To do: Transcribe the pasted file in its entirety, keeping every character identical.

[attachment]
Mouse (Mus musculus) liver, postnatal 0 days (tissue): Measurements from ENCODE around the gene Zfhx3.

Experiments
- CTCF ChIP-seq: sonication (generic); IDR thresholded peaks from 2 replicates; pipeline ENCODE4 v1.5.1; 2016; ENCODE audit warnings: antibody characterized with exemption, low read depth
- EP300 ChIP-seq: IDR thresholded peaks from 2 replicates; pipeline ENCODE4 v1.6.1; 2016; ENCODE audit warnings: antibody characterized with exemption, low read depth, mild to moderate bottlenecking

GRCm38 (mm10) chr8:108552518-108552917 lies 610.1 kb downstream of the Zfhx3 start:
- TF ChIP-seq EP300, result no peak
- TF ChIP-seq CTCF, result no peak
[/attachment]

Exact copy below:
Mouse (Mus musculus) liver, postnatal 0 days (tissue): Measurements from ENCODE around the gene Zfhx3.

Experiments
- CTCF ChIP-seq: sonication (generic); IDR thresholded peaks from 2 replicates; pipeline ENCODE4 v1.5.1; 2016; ENCODE audit warnings: antibody characterized with exemption, low read depth
- EP300 ChIP-seq: IDR thresholded peaks from 2 replicates; pipeline ENCODE4 v1.6.1; 2016; ENCODE audit warnings: antibody characterized with exemption, low read depth, mild to moderate bottlenecking

GRCm38 (mm10) chr8:108552518-108552917 lies 610.1 kb downstream of the Zfhx3 start:
- TF ChIP-seq EP300, result no peak
- TF ChIP-seq CTCF, result no peak